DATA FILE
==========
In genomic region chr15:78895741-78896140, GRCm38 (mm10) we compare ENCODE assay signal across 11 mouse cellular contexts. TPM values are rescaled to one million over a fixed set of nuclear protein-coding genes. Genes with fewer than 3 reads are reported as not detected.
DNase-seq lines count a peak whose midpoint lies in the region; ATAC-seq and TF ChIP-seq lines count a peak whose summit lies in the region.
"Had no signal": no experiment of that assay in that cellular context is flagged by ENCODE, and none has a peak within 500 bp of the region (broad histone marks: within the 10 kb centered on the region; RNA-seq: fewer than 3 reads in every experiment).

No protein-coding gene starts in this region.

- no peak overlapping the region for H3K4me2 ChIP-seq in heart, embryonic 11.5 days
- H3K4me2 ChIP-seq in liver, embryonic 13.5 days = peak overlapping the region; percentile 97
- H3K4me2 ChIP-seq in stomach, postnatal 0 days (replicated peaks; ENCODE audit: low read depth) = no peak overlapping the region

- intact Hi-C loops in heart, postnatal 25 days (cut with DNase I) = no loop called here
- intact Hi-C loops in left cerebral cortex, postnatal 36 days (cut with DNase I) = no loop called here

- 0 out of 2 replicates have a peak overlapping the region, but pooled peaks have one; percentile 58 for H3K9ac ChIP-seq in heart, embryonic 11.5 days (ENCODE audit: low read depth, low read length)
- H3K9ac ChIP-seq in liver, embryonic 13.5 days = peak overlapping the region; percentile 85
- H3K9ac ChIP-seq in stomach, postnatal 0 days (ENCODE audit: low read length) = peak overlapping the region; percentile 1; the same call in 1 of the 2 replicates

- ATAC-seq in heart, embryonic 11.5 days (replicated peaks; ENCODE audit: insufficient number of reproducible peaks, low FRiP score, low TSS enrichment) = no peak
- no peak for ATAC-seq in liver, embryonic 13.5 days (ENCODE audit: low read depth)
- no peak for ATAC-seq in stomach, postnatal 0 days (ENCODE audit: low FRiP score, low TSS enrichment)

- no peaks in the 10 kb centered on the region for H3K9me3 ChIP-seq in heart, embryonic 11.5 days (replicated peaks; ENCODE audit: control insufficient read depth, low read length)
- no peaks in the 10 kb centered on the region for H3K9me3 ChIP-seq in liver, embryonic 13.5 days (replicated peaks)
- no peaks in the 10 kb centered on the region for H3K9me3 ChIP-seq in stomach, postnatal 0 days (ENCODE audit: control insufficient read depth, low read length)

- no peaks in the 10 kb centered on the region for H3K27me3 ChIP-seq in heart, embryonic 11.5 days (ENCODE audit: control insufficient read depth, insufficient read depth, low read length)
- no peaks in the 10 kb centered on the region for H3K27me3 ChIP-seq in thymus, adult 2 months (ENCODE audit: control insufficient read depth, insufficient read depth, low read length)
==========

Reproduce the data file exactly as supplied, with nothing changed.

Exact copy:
In genomic region chr15:78895741-78896140, GRCm38 (mm10) we compare ENCODE assay signal across 11 mouse cellular contexts. TPM values are rescaled to one million over a fixed set of nuclear protein-coding genes. Genes with fewer than 3 reads are reported as not detected.
DNase-seq lines count a peak whose midpoint lies in the region; ATAC-seq and TF ChIP-seq lines count a peak whose summit lies in the region.
"Had no signal": no experiment of that assay in that cellular context is flagged by ENCODE, and none has a peak within 500 bp of the region (broad histone marks: within the 10 kb centered on the region; RNA-seq: fewer than 3 reads in every experiment).

No protein-coding gene starts in this region.

- no peak overlapping the region for H3K4me2 ChIP-seq in heart, embryonic 11.5 days
- H3K4me2 ChIP-seq in liver, embryonic 13.5 days = peak overlapping the region; percentile 97
- H3K4me2 ChIP-seq in stomach, postnatal 0 days (replicated peaks; ENCODE audit: low read depth) = no peak overlapping the region

- intact Hi-C loops in heart, postnatal 25 days (cut with DNase I) = no loop called here
- intact Hi-C loops in left cerebral cortex, postnatal 36 days (cut with DNase I) = no loop called here

- 0 out of 2 replicates have a peak overlapping the region, but pooled peaks have one; percentile 58 for H3K9ac ChIP-seq in heart, embryonic 11.5 days (ENCODE audit: low read depth, low read length)
- H3K9ac ChIP-seq in liver, embryonic 13.5 days = peak overlapping the region; percentile 85
- H3K9ac ChIP-seq in stomach, postnatal 0 days (ENCODE audit: low read length) = peak overlapping the region; percentile 1; the same call in 1 of the 2 replicates

- ATAC-seq in heart, embryonic 11.5 days (replicated peaks; ENCODE audit: insufficient number of reproducible peaks, low FRiP score, low TSS enrichment) = no peak
- no peak for ATAC-seq in liver, embryonic 13.5 days (ENCODE audit: low read depth)
- no peak for ATAC-seq in stomach, postnatal 0 days (ENCODE audit: low FRiP score, low TSS enrichment)

- no peaks in the 10 kb centered on the region for H3K9me3 ChIP-seq in heart, embryonic 11.5 days (replicated peaks; ENCODE audit: control insufficient read depth, low read length)
- no peaks in the 10 kb centered on the region for H3K9me3 ChIP-seq in liver, embryonic 13.5 days (replicated peaks)
- no peaks in the 10 kb centered on the region for H3K9me3 ChIP-seq in stomach, postnatal 0 days (ENCODE audit: control insufficient read depth, low read length)

- no peaks in the 10 kb centered on the region for H3K27me3 ChIP-seq in heart, embryonic 11.5 days (ENCODE audit: control insufficient read depth, insufficient read depth, low read length)
- no peaks in the 10 kb centered on the region for H3K27me3 ChIP-seq in thymus, adult 2 months (ENCODE audit: control insufficient read depth, insufficient read depth, low read length)